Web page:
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Input Devices Technology

Touchpad Meets Morphing Keyboard 85

Several sources are reporting on the new offering from the British firm Pelikon which combines a touchpad and morphing keyboard into a unique little device. "This isn't just any old morphing keyboard, you see. Not only can the board be dynamically reconfigured by backlighting different portions of the keys — the entire surface of the thing doubles as a touchpad, which you can probably imagine has virtually limitless utility in a mobile device where the space for a true touchpad simply doesn't exist. Pelikon already works with Toshiba on its domestic-market Biblio, but we'd love to see it hit devices around the world — in fact, we wouldn't really mind if they just released this prototype they're showing as a Bluetooth accessory. diNovo Mini competitor, anyone?"
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Touchpad Meets Morphing Keyboard

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  • Neat! (Score:3, Interesting)

    by cromar ( 1103585 ) on Monday March 01, 2010 @12:19PM (#31317444)
    One step closer to the death of our current, inefficient control devices? I like the idea of devices that morph to fit the domain of the program they are controlling. On the other hand, this isn't that much different from a touch-screen emulating a keyboard... probably more sturdy, though.

    Hopefully, one more (prototypical) nail in the coffin of windowing systems and carpal tunnel inducing interface devices.
  • Fingerworks (Score:5, Interesting)

    by MacFury ( 659201 ) <me&johnkramlich,com> on Monday March 01, 2010 @12:23PM (#31317512) Homepage
    This looks like an evolution of what FingerWorks was building before being purchased by Apple. Fingerworks multitouch technology led to the iPhone, macbook multitouch trackpad, etc. Their Frogpad product: []
  • Re:Interesting (Score:5, Interesting)

    by viking099 ( 70446 ) on Monday March 01, 2010 @12:27PM (#31317584)

    HTPC input device would be something I would like.

    I don't like trackballs, and keeping a big keyboard floating around the living room sucks.

    It's not like you need a keyboard for 90% of the time you're using an HTPC, but that 10% is usually sort of critical, and using an on screen keyboard is barely above an exercise in futility.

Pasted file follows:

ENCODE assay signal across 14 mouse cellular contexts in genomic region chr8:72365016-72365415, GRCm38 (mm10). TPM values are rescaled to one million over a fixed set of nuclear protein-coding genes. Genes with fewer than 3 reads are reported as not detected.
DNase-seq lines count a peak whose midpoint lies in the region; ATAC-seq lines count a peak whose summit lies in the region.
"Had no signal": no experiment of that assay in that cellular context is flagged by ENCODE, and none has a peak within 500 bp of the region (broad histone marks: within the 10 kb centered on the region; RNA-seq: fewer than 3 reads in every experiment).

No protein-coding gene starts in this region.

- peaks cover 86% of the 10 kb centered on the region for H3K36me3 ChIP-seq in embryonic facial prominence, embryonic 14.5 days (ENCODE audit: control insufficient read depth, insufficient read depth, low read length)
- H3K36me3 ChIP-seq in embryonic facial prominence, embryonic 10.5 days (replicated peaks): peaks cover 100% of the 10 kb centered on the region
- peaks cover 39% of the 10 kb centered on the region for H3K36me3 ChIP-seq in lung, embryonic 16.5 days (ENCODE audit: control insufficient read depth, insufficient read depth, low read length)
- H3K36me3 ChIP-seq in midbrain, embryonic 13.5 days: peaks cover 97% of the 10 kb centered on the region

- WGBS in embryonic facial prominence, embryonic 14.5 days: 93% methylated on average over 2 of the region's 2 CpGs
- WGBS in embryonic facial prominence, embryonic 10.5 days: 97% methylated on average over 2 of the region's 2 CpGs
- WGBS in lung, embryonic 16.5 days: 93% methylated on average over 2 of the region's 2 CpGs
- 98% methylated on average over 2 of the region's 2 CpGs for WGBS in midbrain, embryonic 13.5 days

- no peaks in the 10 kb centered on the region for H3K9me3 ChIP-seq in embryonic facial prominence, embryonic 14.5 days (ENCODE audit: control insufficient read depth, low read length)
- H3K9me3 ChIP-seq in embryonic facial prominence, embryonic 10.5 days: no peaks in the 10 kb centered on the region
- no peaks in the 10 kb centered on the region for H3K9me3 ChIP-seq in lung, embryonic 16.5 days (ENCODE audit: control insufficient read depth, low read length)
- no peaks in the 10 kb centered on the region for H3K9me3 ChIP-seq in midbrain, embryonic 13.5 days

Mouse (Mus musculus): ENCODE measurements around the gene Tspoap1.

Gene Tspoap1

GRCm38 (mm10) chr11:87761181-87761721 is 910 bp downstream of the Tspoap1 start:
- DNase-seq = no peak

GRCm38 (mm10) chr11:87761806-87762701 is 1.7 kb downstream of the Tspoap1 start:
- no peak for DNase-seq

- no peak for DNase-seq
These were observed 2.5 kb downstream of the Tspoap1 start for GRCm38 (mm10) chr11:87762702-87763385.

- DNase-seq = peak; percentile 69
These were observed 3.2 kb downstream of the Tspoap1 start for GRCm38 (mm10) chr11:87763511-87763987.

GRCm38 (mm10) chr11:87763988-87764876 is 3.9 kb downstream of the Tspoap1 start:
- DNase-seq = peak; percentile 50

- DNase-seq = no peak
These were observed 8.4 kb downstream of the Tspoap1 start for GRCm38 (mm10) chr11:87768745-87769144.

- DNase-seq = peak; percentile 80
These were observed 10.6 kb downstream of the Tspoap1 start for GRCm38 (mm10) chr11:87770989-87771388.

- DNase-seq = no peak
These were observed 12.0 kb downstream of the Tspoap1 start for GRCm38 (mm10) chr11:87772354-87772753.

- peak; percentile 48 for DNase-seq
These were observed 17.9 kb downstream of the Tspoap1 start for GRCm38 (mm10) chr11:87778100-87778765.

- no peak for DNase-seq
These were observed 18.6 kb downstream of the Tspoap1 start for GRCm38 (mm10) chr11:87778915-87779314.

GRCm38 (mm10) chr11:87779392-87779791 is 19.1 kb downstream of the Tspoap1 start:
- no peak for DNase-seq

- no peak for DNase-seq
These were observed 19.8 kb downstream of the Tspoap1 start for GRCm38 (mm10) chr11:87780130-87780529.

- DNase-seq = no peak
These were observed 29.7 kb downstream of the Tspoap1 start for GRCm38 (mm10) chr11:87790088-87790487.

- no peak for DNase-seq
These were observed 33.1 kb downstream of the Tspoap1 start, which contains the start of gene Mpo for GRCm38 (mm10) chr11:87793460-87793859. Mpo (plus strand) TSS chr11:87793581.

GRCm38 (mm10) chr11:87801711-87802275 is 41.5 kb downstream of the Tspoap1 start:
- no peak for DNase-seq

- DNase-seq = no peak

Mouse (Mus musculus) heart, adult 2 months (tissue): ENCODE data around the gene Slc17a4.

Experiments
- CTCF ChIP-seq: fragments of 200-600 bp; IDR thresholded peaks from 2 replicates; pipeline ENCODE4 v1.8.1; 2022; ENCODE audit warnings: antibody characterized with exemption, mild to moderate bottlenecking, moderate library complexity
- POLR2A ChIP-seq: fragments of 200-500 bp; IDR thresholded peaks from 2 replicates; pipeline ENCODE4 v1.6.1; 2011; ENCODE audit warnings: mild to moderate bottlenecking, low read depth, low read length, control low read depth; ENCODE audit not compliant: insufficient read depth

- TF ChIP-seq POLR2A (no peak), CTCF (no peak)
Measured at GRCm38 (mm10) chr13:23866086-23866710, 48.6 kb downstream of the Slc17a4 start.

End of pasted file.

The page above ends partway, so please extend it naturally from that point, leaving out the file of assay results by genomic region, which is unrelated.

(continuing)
So if it goes up for ~$80, I might buy it just to get rid of the keyboard and mouse setup I have in my living room.

  • Re:Interesting (Score:5, Interesting)

    by cromar ( 1103585 ) on Monday March 01, 2010 @12:31PM (#31317642)
    A wireless version would make an awesome home theater control device - especially if it could be programmed to morph to match the service you're using at the moment. It would be neat to have it change automatically from a video remote, to a game pad, to audio control w/ EQ, to keyboard for email and social media, to slider for lighting control, etc.
  • Re:Neat! (Score:2, Interesting)

    by Anonymous Coward on Monday March 01, 2010 @12:34PM (#31317694)

    I like the idea of devices that morph to fit the domain of the program they are controlling.

    I detect one thing that will completely spoil any good that may become of this. Two words: average users. If you can't get them to use malware scanners and if you can't convince them that opening binaries found in emails sent by random strangers is a terrible idea, best of luck explaining how to morph a keyboard to fit the program domain.

    Idiots have killed many more worthy ideas. Here, "idiot" means someone who is literate yet refuses to RTFM.

  • Re:Interesting (Score:3, Interesting)

    by ircmaxell ( 1117387 ) on Monday March 01, 2010 @12:53PM (#31317970) Homepage
    I think it would be even more useful if it offered an LCD (OLED perhaps?) screen instead of "just" a keyboard (Although it would negatively effect battery life). Then imagine the possibilities. You could configure it as a keyboard, as a "mouse", or even as a dedicated input panel (think something analogous to a Point Of Sale keyboard, where you can use icons instead of just "keys"). I would personally be able to find uses on a desktop, laptop and a cellphone (Although I don't think I'd carry around a second input device for my cellphone)...

    So if you're in presentation mode (Paired with PowerPoint or OpenOffice Impress), it could switch to having 5 or 6 buttons (Prev Slide, Next Slide, Exit, etc) instead of --just-- using mouse gestures or keyboard interaction.

Suburbia is where the developer bulldozes out the trees, then names the streets after them. -- Bill Vaughn